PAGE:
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Thursday, Jun 26, 2014
For the first time since 1998, Australia's most recognizable music festival will not be on the schedule. In what appears to be an ever-expanding live music calendar, competition for headliners, audiences, and cash is only becoming fiercer and fiercer.

How unforunate it is that right as one storied music festival gets underway that another finds itself abruptly closing up shop. Just as England’s Glastonbury festival is busy attracting huge crowds to its part of the globe for a bill topped by Metallica, Arcade Fire, and Kasabian, way down under the people in charge of Australia’s Big Day Out have announced that they are canceling the event for next year.


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Thursday, Jun 19, 2014
The press is buzzing about YouTube's threat that it will remove content by labels that do not agree to the terms of its forthcoming subscription-based service. Is this good for YouTube?

There’s a lot of chatter and speculation going on right now regarding YouTube’s impending launch of its subscription-based service. Namely, that independent record labels are up on arms about the terms the video hosting website is supposedly offering, which according to the trade body Worldwide Independent Network disproportionately favor major labels Sony, Universal, and Warner Bros. at the expense of the indies. Even more alarming, an article by the Financial Times this week has stated that YouTube will start blocking material by those who have not agreed to the company’s new terms “in a matter of days”. Given YouTube’s popularity and ubiquity, these moves have been seen as essentially throwing independent artists under a bus if they don’t play along.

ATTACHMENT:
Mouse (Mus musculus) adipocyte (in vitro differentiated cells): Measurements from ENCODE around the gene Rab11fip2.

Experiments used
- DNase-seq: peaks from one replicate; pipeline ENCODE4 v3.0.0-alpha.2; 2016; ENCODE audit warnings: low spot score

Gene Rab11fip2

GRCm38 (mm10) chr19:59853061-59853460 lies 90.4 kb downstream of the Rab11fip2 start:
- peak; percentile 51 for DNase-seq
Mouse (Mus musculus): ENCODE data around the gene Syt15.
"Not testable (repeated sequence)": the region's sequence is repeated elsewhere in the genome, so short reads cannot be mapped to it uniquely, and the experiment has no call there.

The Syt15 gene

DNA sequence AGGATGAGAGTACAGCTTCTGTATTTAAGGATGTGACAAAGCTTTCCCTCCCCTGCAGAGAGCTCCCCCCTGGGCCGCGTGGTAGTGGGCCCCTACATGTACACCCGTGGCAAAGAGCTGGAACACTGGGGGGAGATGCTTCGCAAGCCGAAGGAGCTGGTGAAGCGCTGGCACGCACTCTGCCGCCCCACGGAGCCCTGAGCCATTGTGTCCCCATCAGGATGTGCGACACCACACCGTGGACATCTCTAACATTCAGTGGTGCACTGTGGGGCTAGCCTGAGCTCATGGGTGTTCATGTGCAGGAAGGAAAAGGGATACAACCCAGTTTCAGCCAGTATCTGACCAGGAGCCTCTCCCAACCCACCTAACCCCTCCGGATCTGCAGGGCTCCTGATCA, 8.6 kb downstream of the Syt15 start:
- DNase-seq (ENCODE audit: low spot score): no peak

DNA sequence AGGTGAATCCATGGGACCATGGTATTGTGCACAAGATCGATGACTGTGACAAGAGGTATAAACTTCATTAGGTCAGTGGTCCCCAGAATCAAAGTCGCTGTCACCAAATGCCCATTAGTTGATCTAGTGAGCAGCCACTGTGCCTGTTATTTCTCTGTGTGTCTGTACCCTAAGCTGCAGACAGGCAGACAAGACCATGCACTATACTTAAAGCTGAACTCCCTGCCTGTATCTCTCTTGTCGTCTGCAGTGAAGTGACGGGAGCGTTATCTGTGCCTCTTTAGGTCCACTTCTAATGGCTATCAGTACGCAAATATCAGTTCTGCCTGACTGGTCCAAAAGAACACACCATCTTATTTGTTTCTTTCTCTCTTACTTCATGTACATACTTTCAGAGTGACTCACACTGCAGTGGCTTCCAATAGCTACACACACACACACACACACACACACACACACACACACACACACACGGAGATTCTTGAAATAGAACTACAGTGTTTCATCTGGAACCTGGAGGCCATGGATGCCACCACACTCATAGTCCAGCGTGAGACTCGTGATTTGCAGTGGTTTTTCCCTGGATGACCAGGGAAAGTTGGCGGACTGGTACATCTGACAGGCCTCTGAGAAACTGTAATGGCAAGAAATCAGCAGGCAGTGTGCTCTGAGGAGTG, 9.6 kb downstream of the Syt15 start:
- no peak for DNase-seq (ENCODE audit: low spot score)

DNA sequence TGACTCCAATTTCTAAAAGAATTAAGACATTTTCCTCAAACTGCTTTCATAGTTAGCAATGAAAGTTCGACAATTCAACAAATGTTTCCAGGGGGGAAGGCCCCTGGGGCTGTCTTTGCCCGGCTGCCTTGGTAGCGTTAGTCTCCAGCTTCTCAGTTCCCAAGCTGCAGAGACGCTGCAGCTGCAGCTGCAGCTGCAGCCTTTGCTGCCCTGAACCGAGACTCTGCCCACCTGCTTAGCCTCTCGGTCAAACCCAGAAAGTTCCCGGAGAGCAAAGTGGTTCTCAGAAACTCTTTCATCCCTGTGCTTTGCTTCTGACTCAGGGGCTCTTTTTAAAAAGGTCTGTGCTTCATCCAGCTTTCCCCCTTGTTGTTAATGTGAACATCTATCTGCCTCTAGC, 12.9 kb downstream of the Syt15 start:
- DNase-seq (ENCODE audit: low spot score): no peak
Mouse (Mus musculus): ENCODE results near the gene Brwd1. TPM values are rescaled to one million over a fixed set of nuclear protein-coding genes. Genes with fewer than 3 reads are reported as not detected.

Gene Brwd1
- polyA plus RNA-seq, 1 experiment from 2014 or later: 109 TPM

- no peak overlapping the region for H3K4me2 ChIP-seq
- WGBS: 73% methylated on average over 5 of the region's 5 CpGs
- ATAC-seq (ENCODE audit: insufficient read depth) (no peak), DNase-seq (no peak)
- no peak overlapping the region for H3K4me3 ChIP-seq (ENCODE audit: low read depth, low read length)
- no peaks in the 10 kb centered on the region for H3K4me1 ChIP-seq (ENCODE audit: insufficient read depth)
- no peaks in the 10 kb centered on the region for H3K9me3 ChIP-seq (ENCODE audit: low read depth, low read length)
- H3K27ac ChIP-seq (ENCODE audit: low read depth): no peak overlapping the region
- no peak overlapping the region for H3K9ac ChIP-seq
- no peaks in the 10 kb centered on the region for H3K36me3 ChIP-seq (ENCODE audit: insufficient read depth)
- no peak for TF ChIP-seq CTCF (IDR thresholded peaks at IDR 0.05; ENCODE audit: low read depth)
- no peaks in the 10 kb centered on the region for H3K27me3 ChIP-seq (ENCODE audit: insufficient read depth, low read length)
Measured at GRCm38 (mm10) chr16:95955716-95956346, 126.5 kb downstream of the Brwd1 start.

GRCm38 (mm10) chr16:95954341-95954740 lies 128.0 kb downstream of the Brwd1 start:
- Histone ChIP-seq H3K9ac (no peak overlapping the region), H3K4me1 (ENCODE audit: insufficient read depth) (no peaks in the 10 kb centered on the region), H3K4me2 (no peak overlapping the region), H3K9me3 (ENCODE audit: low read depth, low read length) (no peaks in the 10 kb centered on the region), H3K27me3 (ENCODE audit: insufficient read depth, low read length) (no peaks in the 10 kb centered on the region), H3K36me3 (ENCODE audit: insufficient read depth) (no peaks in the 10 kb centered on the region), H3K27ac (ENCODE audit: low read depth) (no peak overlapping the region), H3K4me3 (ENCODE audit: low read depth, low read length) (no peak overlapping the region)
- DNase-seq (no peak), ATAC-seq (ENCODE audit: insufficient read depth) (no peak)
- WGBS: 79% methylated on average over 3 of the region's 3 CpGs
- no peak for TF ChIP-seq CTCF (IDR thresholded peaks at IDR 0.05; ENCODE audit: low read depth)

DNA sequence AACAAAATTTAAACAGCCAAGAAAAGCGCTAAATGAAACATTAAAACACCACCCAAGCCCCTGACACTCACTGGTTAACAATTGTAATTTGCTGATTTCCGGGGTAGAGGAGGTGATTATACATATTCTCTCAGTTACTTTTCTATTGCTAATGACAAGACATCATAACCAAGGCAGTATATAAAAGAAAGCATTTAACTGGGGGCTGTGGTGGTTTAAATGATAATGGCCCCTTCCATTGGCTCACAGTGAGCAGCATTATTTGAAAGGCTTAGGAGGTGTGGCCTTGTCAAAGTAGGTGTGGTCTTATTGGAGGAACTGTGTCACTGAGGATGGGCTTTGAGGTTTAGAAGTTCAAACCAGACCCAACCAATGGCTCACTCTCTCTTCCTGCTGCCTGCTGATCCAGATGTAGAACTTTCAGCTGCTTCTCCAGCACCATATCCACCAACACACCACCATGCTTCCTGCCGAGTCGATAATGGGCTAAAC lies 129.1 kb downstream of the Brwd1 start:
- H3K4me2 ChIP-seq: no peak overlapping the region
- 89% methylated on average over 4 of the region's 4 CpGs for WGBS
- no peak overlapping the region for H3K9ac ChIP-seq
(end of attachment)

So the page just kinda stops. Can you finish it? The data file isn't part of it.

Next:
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Tuesday, Apr 22, 2014
Articles hailing "the death of the music industry" are a dime a dozen, but recent stories about album sales, iTunes Radio, and radio audience shares -- when bundled together -- indicate that the big shift everyone has feared is actually genuinely happening.

The United States is at an absolutely terrifying tipping point, and it’s all because of one terrifying number: “1%-2%”.


You see, ever since Napster and the music industry’s best year ever being at the peak of the millennial boy-band boom, physical album sales have gradually declined as digital has slowly inched its way towards becoming the dominant musical format. We’ve seen articles about this time and time again, and it wasn’t too long ago that a video went viral wherein modern children were asked to try and play music on a Walkman, and they were hilariously confused.


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Wednesday, Mar 26, 2014
First Kate Bush announces her return to the concert stage, and then the Pixies get ready to drop their first album in over 20 years. It's been a surprising week in music news.